Royal Naval Biography/Hughes, William James
WILLIAM JAMES HUGHES, Esq.
We first find this officer’s name mentioned in an official letter written by the commander of the Scourge sloop, dated off the Texel, Jan. 11th, 1804, and addressed to Rear-Admiral (now Sir Edward) Thornbrough; of which the following is an extract:–
“Sir,– I have the honor of informing you, that in execution of your orders, on my arrival off the Vlie Land, I spoke the Prussian from Amsterdam, who informed me, that a large ship, with prize colours flying, was lying in the Vlie Roads, waiting for a wind to proceed up the passage; and that he understood from the pilots she was an English ship, laden with naval stores. Considering, that to deprive the enemy of a ship of that description was of material consequence, I determined on attempting to cut her out; for which purpose, after dark, H.M. sloop was anchored in the Stadt Mille Passage, in 4½ fathoms water, and within musket-shot of the shore, ready to co-operate with the boats, which were detached about midnight, under the direction of Lieutenant William James Hughes, the senior officer; and with such good order was the attack conducted by him, that the ship was boarded and brought out, although lying immediately under the batteries, and mounting herself eight guns, without the smallest loss; she proves to be from Memel, laden with timber, 400 tons burthen, taken by l’Union Dutch brig privateer, on the coast of Norway.
“Sir,– I have the honor to acquaint you, for the information of the commander-in-chief, that in pursuance of orders from the Lords Commissioners of the Admiralty, proceeding to join the Channel fleet, I yesterday morning at day-break, the Isle of Wight bearing north, eight leagues, perceived a large lugger pierced for sixteen ports, but mounting, apparently, only twelve guns, and full of men, in chase of us. At 5-10 a.m., after hailing him, and receiving an order to strike, or he would sink us – commenced engaging him. At 6-20, the enemy laid us alongside, with three cheers, and from his superiority of men, there being, as near as we could judge, from seventy to eighty of them, attempted to carry us by boarding; but such was the brave and determined resistance of the few men I had under my command, that after lying five and forty minutes alongside of us, and after an action of one hour and ten minutes, he made sail, and sheered off. The moment we could get the brig wore, we made all sail in chase of him; but finding it impossible to come up with him, and having the sails and rigging much cut, with a number of men wounded, and no surgeon or assistant on board, I bore up and made all sail for the Downs, which I hope will meet the approbation of the commander-in-chief and yourself.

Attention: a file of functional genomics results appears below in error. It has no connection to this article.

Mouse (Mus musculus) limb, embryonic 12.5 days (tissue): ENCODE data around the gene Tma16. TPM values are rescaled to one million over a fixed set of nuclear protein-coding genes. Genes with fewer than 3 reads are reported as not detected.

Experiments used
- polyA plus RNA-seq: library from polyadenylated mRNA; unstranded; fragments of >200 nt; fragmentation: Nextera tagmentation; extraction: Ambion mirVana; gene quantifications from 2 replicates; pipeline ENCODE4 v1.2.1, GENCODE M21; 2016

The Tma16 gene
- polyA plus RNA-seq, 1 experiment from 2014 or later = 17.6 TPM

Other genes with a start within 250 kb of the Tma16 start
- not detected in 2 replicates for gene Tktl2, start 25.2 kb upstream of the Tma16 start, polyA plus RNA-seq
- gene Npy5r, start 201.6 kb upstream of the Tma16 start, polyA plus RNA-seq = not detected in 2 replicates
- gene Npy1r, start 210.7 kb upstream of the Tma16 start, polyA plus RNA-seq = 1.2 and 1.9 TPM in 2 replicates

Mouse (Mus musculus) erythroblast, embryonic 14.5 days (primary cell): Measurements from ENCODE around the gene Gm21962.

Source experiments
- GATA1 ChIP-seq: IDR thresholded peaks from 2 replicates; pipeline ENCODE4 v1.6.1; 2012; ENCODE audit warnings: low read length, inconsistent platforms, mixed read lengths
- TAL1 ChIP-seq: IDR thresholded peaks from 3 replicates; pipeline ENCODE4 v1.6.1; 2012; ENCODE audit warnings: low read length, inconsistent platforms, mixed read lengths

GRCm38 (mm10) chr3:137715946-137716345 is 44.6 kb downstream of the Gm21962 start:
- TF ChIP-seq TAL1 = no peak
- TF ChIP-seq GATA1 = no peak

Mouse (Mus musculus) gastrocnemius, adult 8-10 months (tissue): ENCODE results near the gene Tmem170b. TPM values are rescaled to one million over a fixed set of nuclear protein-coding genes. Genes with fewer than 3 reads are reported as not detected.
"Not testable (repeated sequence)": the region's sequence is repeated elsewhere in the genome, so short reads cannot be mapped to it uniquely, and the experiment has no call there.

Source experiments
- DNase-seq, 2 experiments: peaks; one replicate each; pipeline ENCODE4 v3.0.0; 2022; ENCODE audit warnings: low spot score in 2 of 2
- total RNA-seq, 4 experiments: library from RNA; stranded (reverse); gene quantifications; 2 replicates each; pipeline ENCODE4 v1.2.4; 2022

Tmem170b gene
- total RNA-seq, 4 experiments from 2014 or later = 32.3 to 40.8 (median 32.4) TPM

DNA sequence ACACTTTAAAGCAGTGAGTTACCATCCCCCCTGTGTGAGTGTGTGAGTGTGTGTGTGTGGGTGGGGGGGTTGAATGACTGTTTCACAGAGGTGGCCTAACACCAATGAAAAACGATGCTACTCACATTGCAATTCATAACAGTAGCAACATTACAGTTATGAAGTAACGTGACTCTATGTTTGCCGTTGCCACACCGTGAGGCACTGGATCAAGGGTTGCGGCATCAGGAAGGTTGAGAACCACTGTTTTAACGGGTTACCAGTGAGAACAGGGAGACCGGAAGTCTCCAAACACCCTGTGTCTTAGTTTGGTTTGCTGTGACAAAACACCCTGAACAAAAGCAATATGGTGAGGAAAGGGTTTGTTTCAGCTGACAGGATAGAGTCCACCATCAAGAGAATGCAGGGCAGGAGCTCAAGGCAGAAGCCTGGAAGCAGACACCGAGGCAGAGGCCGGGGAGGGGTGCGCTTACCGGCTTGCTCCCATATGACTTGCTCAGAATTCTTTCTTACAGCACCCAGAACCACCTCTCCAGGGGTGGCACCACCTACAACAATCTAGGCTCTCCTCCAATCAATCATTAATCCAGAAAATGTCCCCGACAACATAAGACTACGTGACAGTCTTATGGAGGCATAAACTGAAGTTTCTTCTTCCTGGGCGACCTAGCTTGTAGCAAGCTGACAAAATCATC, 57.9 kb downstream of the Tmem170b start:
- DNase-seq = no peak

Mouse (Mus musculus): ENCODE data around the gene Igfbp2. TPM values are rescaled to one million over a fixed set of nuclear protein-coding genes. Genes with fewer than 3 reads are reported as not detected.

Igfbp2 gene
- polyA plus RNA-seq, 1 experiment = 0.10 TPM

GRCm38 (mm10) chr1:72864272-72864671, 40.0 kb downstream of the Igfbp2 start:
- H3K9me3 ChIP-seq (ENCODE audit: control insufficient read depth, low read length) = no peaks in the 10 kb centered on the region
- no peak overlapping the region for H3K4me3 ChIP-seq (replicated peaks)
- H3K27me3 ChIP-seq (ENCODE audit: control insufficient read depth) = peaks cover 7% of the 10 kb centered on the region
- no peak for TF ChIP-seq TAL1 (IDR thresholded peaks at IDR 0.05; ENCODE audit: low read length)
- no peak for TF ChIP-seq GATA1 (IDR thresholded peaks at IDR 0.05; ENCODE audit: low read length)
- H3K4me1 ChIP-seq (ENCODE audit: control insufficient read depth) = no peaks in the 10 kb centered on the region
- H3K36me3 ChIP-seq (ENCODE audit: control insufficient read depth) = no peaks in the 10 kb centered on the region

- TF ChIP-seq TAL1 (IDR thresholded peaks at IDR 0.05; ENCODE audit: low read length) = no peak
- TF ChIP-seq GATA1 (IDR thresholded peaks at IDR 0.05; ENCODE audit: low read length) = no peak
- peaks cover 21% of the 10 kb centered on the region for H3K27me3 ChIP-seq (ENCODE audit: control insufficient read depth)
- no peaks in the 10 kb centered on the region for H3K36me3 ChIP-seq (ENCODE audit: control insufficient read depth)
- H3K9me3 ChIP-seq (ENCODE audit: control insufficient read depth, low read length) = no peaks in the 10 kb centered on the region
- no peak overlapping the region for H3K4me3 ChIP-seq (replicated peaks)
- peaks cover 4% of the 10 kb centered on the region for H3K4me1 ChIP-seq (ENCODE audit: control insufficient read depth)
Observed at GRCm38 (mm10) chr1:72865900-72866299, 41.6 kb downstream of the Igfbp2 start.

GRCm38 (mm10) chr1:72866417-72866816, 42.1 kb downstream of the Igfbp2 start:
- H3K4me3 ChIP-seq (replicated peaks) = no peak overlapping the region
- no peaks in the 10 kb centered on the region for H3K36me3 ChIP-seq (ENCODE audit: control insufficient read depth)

“The superior force with which we were engaged, will, I trust, speak sufficiently of itself for the bravery of the few men in His Majesty’s brig, consisting in all, officers included, but of twenty-four, with four twelve-pound carronades, one of which was rendered useless a short time after the action commenced, by the breeching and gooseneck breaking.
“I cannot pass over the great assistance I received from Mr. Thomas Hester, acting second master, without mentioning it in this public manner. I am sorry to say he is in the list of wounded, but not dangerously.
“Enclosed I have the honor to transmit a list of the wounded, which, though great, cannot come near that of the enemy, numbers of whom were seen to fall in every direction. I have the honor to be, &c.
(Signed)“W. J. Hughes, Lieut, and Com.”
This gallant officer was promoted to the rank of commander on the 25th of the ensuing month; appointed agent for prisoners and transports, at Jamaica, in July 1807; and granted a pension for his wounds (since increased to £150 per annum), May 15th, 1809. He also, we believe, received a very handsome sword from the Patriotic Fund.
- Eight (including himself and Mr. Hester), the whole of whom, except one man, very severely.